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Biden puts cannabis restrictions in budget again (Newsletter: March 29, 2022)



Legalization bill amendments; MI psychedelics ballot petitions; MD marijuana bill changes; NY voters oppose cannabis conviction licensing priority

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President Joe Biden’s new budget again proposes to continue a rider blocking Washington, D.C. from legalizing recreational marijuana sales. It does also include a separate longstanding provision to protect state medical cannabis laws from federal interference, however, and additionally proposes to change the names of several government bodies by removing mention of the stigmatizing term “drug abuse.”

The House Judiciary Committee published a nearly 500-page report on the federal marijuana legalization bill that’s set to receive a floor vote this week. It previews the pro- and anti-reform arguments Democrats and Republicans are likely to make during the debate.

Bipartisan members of Congress began filing amendments to the marijuana legalization bill that’s up for a floor vote this week. Several would simply require studies, but one Democratic-led measure would maintain certain cannabis penalties.

Michigan activists launched a signature drive to qualify a ballot initiative to legalize possessing, cultivating and sharing psychedelics while setting up a system for their therapeutic and spiritual use.

The Maryland Senate Finance Committee discussed revisions to a marijuana legalization bill to make it more in line with House-passed proposals—including by delaying setting rules for the cannabis market until after voters approve a ballot referendum.

A new poll found that most New York voters oppose regulators’ move to prioritize marijuana dispensary licenses for people with prior cannabis convictions in their families.


The U.S. Court of Appeals for the Eleventh Circuit said the Board of Immigration Appeals was wrong to find that a marijuana possession conviction made a man ineligible for a form of deportation protection.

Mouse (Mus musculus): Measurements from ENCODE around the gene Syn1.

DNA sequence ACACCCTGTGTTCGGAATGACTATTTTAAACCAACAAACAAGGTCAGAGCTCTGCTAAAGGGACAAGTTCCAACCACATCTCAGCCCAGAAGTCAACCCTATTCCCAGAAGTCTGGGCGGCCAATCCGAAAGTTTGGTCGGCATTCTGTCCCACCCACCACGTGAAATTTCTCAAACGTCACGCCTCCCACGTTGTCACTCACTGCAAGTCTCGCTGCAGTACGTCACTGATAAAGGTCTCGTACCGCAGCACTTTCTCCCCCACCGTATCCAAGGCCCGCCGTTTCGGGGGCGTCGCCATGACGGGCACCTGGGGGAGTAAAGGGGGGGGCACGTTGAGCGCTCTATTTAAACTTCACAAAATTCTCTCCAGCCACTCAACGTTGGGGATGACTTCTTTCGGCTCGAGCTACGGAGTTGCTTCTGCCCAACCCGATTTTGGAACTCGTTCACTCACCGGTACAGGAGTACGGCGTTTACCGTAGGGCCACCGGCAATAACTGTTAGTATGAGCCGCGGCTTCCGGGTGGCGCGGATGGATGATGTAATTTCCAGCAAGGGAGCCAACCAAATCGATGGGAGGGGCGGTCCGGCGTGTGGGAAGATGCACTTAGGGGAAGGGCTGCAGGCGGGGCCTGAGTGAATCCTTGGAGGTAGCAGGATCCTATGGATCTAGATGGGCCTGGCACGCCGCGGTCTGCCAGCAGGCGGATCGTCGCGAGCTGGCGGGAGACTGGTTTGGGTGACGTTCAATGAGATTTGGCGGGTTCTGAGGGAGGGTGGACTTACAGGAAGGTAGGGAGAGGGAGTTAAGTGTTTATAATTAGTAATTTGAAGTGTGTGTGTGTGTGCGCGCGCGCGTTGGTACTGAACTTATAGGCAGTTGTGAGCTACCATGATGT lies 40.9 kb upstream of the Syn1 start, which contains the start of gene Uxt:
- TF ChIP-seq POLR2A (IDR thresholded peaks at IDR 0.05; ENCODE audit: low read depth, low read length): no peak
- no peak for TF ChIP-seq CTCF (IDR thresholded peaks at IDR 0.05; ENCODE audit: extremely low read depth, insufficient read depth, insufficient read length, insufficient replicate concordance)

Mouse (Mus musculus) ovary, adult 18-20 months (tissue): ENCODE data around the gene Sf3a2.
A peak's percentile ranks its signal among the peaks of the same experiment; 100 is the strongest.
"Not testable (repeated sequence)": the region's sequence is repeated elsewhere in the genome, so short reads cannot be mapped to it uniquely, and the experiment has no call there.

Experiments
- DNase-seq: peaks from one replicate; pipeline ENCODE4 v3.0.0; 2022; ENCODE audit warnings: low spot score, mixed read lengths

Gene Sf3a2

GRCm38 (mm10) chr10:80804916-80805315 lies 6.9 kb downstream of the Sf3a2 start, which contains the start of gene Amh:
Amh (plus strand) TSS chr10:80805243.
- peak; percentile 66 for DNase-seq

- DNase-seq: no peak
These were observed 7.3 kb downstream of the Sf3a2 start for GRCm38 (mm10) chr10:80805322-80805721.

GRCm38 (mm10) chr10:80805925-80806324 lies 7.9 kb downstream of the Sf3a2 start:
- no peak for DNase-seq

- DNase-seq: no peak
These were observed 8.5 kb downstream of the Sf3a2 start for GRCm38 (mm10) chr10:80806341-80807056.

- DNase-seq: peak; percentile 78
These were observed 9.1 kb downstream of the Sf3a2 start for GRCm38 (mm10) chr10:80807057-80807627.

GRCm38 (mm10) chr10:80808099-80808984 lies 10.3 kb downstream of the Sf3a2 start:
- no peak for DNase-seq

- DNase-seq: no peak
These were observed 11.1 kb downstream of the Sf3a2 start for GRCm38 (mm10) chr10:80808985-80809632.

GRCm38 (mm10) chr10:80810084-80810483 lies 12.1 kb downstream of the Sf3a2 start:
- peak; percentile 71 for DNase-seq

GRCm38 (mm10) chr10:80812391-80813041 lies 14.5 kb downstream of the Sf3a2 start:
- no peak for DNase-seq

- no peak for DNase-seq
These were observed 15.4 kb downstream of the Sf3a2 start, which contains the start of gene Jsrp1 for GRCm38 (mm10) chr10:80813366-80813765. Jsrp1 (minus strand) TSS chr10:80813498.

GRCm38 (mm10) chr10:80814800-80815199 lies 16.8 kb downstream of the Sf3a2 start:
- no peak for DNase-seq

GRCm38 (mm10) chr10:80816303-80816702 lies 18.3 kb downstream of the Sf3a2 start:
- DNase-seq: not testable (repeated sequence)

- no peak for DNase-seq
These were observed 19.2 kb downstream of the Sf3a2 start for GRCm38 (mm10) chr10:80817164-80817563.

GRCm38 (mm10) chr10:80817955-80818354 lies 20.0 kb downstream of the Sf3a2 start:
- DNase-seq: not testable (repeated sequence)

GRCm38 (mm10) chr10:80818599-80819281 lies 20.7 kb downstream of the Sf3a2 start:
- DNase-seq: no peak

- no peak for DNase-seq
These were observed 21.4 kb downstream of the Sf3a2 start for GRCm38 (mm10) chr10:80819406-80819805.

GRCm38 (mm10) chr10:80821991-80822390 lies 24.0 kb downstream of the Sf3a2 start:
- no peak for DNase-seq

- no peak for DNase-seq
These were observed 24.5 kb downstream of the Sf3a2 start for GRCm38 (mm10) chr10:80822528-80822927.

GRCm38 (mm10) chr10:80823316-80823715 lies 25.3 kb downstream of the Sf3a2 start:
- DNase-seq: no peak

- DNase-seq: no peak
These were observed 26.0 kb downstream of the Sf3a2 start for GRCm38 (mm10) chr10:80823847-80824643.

Rep. Earl Blumenauer (D-OR) said the margin of passage for a federal marijuana legalization bill could be tighter this week than last time it was voted on in 2020.

Rep. Steve Cohen (D-TN) tweeted, “Marijuana doesn’t kill you. Heroin and meth do, and until you deal with the truth, the kids won’t believe you at all! Absurd to criminalize marijuana like other drugs!”

Rep. Angie Craig (D-MN) tweeted, “This week the House is expected to take up a vote on the MORE Act – a bill to legalize marijuana on the federal level. Commonsense regulation of cannabis products is vital to having a fair legal system and keeping legitimate businesses out of legal limbo.”

Missouri Democratic congressional candidate Henry Martin tweeted, “Marijuana should be legal across the United States. When I’m elected to Congress, I will propose legislation to legalize cannabis and expunge all non-violent marijuana arrests from the records. Our current state-by-state model is unworkable and leads to prison for far too many.”

New York Republican congressional candidate George Santos authored an op-ed expressing concern that a federal marijuana legalization bill up for a House vote this week could preempt state criminalization laws.


New Jersey Gov. Phil Murphy (D) tweeted, “Four years ago, I announced major reforms to expand access to medical cannabis. Since then, we’ve increased enrollment by over 110,000 patients – bringing our program to 127,000 total active patients. Proud to have a compassionate program that meets the needs of more patients.”

New Mexico Gov. Michelle Lujan Grisham (D) tweeted, “New Mexico! This Friday we make history for our state with the legalization of recreational cannabis. By legalizing cannabis we are diversifying our economy, providing new opportunities for small businesses, entrepreneurs, and workers.” Separately, regulators recalled moldy medical cannabis products from Sacred Garden. And, regulators also posted about steps they are taking to ensure that medical cannabis supplies will be sufficient as the recreational market launches.

Ohio Democratic gubernatorial candidate John Cranley, a former Cincinnati mayor, tweeted, “There’s shouldn’t be a single Ohioan sitting in jail or struggling to get a job because of using marijuana. It’s time to legalize marijuana, expunge the records, and invest that tax revenue back into our communities to create new, good-paying jobs.”

Alabama Republican gubernatorial candidate Tim James criticized state officials for pushing to establish a “drug cartel” to sell medical cannabis.